The lowest mortgage rates in five months helped boost California home sales to reach above the 250,000-unit annualized sales pace for the first time in four months, the CALIFORNIA ASSOCIATION OF REALTORS (C.A.R.) said today.
Closed escrow sales of existing, single-family detached homes in California totaled a seasonally adjusted annualized rate of 284,010 in February, according to information collected by C.A.R. from more than 90 local REALTOR associations and MLSs statewide. The statewide annualized sales figure represents what would be the total number of homes sold during 2023 if sales maintained the February pace throughout the year. It is adjusted to account for seasonal factors that typically influence home sales.
February’s sales pace was up 17.6% monthly from 241,520 in January and down 33.2% from a year ago when a revised 425,120 homes were sold annually. Despite the third straight monthly improvement, sales of existing single-family homes in California remained below the 300,000-unit pace for the fifth consecutive month.
“A brief interest rate reprieve and softer home prices during January created a window of opportunity for homebuyers to dip their toes into the home-buying waters, which helped boost home sales to the highest level in five months,” said C.A.R. President Jennifer Branchini, a Bay Area REALTOR®. “A shift toward more home sales in the lower-price segments is expected to soften home prices further. However, with the availability of homes remaining extremely tight and housing supply conditions not expected to improve soon, prices should find a bottom later this year as interest rates stabilize.”
California’s median home price retreated for the sixth straight month in February, declining 2.1% from January’s $751,330 to $735,480, the lowest price level in two years. February’s price also was lower on a year-over-year basis for the fourth consecutive month, declining 4.8 % from the revised $772,180 recorded last February.
The median price for a typical home at the state level has declined 18.3 % since May 2022, when it reached its peak of $900,170. With home prices expected to remain soft throughout the rest of 2023, the market will see larger price drops moving through the spring home-buying season.
“The recent failure of a handful of tech-focused banks caused an unexpected drop in interest rates, which could offer an opportunity in the near term for homebuyers who have been waiting on the sidelines to lock in a lower rate,” said C.A.R. Vice President and Chief Economist Jordan Levine. “However, any rate decline is not likely to be sustainable since inflation remains high, and the Federal Reserve is willing to take some calculated risks to keep inflation under control.”
Other key points from C.A.R.’s February 2023 resale housing report include:
At the regional level, all regions except the Central Valley (-28.6%) continued to record sales declines of more than 30 % from a year ago, with the Far North dropping the most at -39.4 %. Four of the six counties in the region registered dips of more than 35 % year-over-year in February. Central Coast (-38.3 %) was another region with a sales drop of over 30 %, followed by Southern California (-33.8 %) and the San Francisco Bay Area (-32.0 %).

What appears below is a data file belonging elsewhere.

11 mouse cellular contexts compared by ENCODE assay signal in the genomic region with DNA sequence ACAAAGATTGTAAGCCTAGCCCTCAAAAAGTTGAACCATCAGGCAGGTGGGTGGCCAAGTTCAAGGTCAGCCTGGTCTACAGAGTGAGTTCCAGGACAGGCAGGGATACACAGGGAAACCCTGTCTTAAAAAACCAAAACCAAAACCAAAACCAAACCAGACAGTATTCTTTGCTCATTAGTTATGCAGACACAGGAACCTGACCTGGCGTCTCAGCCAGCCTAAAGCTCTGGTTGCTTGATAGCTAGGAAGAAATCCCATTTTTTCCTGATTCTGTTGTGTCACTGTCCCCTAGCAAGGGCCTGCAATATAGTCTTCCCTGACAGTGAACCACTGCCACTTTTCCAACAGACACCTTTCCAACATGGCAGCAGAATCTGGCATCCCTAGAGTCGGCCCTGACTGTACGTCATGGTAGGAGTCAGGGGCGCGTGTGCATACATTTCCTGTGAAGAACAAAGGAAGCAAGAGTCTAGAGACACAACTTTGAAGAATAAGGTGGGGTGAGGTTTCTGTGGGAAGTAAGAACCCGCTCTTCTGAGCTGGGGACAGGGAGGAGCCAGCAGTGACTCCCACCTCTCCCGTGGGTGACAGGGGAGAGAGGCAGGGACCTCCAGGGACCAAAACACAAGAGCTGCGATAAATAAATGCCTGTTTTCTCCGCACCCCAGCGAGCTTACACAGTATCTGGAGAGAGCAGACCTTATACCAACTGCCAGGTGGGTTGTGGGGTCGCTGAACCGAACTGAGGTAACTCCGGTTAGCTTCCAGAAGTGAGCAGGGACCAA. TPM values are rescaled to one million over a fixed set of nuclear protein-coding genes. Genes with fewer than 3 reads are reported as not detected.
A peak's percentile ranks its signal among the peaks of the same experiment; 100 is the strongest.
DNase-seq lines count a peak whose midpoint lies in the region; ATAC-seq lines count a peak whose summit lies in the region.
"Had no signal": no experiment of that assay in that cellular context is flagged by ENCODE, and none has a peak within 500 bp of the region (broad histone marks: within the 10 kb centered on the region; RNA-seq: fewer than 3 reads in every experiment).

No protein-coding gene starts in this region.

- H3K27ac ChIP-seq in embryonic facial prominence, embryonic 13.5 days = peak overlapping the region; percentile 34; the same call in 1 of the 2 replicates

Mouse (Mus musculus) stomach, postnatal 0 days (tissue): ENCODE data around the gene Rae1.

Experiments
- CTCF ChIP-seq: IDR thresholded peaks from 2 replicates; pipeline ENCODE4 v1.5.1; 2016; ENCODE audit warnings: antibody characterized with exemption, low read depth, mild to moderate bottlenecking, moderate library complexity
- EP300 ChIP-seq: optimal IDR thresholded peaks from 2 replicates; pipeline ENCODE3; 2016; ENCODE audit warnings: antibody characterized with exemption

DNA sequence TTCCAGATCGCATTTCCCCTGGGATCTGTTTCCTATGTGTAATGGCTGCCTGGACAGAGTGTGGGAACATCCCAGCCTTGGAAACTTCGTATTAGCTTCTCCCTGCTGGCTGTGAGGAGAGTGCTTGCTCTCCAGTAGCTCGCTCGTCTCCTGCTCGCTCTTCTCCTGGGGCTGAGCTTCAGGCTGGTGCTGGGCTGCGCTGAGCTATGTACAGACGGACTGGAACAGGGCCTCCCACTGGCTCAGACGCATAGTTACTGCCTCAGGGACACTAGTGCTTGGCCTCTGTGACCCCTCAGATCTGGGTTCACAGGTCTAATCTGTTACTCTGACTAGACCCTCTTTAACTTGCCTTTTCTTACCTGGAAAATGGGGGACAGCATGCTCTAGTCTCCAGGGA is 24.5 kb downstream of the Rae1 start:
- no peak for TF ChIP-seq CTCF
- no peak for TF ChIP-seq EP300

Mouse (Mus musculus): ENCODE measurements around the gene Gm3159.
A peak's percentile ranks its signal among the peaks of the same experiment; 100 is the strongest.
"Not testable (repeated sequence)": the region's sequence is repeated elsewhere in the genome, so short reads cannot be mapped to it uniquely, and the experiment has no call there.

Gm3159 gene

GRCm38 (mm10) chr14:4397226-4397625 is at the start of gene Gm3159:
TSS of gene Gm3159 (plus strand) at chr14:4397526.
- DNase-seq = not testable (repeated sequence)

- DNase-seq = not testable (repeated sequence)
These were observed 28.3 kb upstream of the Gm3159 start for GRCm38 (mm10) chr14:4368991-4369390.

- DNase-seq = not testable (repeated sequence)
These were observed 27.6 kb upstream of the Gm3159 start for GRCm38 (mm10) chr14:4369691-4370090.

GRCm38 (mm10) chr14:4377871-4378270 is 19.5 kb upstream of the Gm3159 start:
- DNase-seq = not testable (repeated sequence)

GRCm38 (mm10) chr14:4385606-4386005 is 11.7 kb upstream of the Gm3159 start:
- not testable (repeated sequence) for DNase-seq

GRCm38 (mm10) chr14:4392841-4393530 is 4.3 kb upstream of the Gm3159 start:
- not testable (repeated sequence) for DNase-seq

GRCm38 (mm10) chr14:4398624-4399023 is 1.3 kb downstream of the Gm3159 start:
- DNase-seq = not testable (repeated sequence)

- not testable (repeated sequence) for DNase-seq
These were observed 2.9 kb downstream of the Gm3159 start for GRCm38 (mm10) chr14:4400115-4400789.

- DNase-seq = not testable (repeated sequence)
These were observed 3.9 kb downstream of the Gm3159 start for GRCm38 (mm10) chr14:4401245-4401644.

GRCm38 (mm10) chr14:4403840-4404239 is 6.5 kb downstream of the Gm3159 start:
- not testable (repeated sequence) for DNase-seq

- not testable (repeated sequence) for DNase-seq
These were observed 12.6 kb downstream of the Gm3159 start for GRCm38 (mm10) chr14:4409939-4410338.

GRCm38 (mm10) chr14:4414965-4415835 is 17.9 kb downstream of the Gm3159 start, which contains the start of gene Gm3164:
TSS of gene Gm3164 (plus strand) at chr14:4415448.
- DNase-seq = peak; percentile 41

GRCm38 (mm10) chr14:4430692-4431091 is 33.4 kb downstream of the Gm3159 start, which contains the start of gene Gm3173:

All counties tracked by C.A.R. experienced double-digit sales drops in February on a year-over-year basis, with sales in 34 counties plummeting more than 30 % and eight counties registering drops of more than 50 % from a year ago. The sharp sales decline in some of these counties was attributed partly to the severe weather conditions experienced in the past few weeks throughout California. Mono County (-80.0 %) had the largest sales drop in February 2023, followed by Lassen (-73.9 %) and Glenn (-65.0 %). Only four counties ― Kings (-10.5 %), Placer (-11.2 %), Amador (-14.3 %), and San Mateo (-17.2 %) ― out of the 51 counties monitored by C.A.R. had a sales decline of less than 20 % in February 2022.
At the regional level, median home prices dropped from a year ago in all major regions, with the San Francisco Bay Area declining the most and by double-digits year-over-year. With prices sliding more than 13 % in six Bay Area counties, the Bay Area’s regional median price was down 19.2 % from a year ago and the dip in February was the largest price decline since June 2009. The uncertainty in the tech sector was partially responsible for the home price declines, but the sharp price drop also could be attributed to the price surge a year ago, when four of the six counties with double-digit price declines also registered price increases of more than 10 % last February. Median prices in the state’s other regions experienced more moderate declines, with the Central Coast’s median price decreasing 6.2 %, followed by the Central Valley (-3.4 %), Southern California (-2.0 %) and Far North (-1.6 %).
More than four out of five counties experienced year-over-year price declines in February, with 23 counties posting median price drops of more than 10 %. Siskiyou (-38.8 %) had the sharpest decline of all counties, followed by Glenn (-28.5 %) and Del Norte (-23.1 %). Five counties registered an increase in their median prices from a year ago, with all counties growing by single digits. Kings recorded the biggest price gain of all counties at an increase of 7.6 % from a year ago, followed by Tehama (6.7 %) and San Bernardino (3.7 %).
Housing inventory in California slipped to the lowest level in four months. Despite dipping from the month prior, the statewide unsold inventory index (UII) grew 60 % from the 2.0 months recorded in February 2022 and registered 3.2 months in February 2023.
All price ranges posted an increase in UII from a year ago by 30 % or more, with the sub-$500,000 range gaining the most (45.9 %), followed by the $500,000-$750,000 range (42.3 %), the $1 million and up (33.4 %) and $750,000-$999,000 category (30.0 %).
Click here to read the full report from C.A.R.